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History of Poker

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History of Poker

While no one knows exactly how the game of poker was invented, the general consensus is that the present game derived from the elements of many different games, including the Chinese game of “Dominos”, and the Persian game of “As Nas”.  Chinese “Dominos” was the first recorded game to use numbered cards.  “As Nans” was played with a special deck with suits. 

In the 17th century, the French and the Germans introduced a card game that is close to the way poker is played today.  In France, the game was called “Poque” and in Germany it was called “Pochen.”  Meanwhile, the Spanish claim their game “Primero” was being played as early as 1526. “Primero” has been called “poker’s mother.” In all these games, players were dealt cards and had to play them regardless of what they were dealt.  If they had weak cards they were forced to bluff, hoping nobody would catch them. They used a deck of 20 cards and the familiar suits hearts, diamonds, clubs and spades.

The French brought the game to New Orleans in the 1800s.  In 1834, Jonathan H. Green wrote the first guide to poker. Green talked about what he called the "cheating game," which was, at this time, being played on Mississippi riverboats. As his was the first written reference to the game, he took the opportunity to officially name the game “Poker”.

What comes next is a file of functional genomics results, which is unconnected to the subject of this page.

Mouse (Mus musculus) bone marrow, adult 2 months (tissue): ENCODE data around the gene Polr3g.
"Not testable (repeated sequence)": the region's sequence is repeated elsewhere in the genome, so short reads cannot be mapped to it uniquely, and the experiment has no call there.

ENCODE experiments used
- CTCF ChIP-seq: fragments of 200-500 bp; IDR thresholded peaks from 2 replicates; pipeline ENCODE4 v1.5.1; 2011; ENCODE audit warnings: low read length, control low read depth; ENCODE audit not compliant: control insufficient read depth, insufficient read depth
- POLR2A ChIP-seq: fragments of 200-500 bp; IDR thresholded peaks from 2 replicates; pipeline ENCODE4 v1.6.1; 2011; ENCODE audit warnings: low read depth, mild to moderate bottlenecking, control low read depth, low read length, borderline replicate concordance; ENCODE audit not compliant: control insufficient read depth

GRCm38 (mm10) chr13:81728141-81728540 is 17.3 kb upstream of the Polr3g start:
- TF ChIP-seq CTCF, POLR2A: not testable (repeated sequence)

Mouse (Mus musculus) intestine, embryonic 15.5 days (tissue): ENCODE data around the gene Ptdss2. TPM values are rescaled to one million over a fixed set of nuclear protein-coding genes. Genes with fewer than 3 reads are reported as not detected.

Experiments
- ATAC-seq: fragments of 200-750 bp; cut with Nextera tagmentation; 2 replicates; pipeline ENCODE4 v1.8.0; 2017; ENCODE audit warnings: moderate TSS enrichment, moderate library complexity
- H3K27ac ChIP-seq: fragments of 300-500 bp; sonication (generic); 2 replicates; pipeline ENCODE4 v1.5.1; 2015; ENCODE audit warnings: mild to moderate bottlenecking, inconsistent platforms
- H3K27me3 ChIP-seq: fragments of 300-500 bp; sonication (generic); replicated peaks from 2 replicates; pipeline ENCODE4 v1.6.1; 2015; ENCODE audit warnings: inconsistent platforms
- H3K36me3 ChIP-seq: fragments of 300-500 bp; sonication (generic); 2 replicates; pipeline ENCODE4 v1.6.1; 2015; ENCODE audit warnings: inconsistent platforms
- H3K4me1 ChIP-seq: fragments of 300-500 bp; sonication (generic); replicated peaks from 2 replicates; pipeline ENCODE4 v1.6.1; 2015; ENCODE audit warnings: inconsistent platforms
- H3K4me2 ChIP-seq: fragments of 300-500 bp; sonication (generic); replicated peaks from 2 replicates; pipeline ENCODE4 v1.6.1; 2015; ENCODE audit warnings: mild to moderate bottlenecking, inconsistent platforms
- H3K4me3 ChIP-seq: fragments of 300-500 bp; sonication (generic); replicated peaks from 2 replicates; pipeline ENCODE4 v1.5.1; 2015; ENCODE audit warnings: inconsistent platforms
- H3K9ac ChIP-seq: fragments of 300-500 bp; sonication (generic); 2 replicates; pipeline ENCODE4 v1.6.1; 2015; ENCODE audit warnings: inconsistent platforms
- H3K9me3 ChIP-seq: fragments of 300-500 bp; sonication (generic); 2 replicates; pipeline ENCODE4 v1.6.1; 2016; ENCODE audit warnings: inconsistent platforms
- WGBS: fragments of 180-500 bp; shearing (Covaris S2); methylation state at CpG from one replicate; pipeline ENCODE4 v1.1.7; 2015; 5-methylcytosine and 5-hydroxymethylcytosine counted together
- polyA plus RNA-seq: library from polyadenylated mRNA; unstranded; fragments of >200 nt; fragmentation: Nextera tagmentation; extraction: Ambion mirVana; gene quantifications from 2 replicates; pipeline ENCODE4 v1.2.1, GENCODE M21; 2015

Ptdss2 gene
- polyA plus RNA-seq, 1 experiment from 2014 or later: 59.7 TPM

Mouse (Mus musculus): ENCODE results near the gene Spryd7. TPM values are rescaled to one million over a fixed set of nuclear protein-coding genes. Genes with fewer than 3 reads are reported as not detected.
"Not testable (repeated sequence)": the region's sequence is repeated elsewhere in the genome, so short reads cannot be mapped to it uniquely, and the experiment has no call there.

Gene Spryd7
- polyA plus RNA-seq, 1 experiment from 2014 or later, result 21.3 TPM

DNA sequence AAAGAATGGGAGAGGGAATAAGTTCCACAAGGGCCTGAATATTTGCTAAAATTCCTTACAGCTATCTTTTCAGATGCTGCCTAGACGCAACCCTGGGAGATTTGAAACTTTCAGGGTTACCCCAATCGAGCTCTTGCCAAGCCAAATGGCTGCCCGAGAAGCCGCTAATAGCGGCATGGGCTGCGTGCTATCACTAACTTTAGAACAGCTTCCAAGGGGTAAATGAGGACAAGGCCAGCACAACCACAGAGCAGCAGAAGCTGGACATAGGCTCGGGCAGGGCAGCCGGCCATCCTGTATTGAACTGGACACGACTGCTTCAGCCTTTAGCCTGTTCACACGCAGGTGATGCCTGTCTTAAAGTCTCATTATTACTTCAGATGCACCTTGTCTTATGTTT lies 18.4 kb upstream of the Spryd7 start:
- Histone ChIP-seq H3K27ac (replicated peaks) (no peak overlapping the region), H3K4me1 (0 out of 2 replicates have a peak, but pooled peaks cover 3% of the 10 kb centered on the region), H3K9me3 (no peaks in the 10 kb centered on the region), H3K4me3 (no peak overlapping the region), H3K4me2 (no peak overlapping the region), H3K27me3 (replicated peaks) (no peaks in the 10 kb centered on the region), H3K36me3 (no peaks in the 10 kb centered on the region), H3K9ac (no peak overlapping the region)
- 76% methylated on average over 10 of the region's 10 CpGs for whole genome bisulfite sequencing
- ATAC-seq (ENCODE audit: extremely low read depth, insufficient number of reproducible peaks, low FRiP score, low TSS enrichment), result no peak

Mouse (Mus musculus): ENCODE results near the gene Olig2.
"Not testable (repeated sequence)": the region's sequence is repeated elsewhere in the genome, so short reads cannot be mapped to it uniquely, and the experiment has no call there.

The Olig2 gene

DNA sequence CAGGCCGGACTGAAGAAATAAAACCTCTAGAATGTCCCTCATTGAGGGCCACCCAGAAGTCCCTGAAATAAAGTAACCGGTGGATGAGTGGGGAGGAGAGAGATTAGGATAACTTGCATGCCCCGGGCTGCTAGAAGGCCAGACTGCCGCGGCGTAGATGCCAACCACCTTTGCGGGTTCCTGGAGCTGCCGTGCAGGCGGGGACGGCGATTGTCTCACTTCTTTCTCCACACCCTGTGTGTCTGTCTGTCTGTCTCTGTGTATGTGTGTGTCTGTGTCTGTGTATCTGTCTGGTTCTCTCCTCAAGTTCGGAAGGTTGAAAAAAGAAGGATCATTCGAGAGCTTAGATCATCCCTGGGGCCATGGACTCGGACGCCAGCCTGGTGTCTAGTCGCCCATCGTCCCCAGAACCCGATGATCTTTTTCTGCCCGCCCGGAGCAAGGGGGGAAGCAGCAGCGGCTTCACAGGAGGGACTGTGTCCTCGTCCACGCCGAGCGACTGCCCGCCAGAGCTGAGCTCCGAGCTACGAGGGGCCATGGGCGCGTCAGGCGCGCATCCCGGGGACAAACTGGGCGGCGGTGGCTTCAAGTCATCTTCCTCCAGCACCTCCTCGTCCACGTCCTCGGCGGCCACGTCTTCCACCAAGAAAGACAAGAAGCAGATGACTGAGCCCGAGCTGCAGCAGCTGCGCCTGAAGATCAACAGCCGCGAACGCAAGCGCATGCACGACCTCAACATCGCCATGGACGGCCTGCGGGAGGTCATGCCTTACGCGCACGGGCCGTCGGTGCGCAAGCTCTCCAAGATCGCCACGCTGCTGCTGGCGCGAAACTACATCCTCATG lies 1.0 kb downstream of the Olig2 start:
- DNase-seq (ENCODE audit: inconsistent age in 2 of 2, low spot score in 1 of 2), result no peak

At this time, game was played with 20 cards consisting of aces, kings, queens, jacks and tens.  Limited to between two and four players, each was dealt five cards.  Cardsharps used the game as a constant opportunity to cheat suckers out of their money.  In fact, a possible origin for the word “Poker” might have been the pickpocket’s term “Poke” which was slang for money.  A pickpocket would be heard to say: “I relieved him of his poke”.

The game of Poker later evolved to include 32 cards, and finally the modern day deck of 52, not counting the two Jokers.

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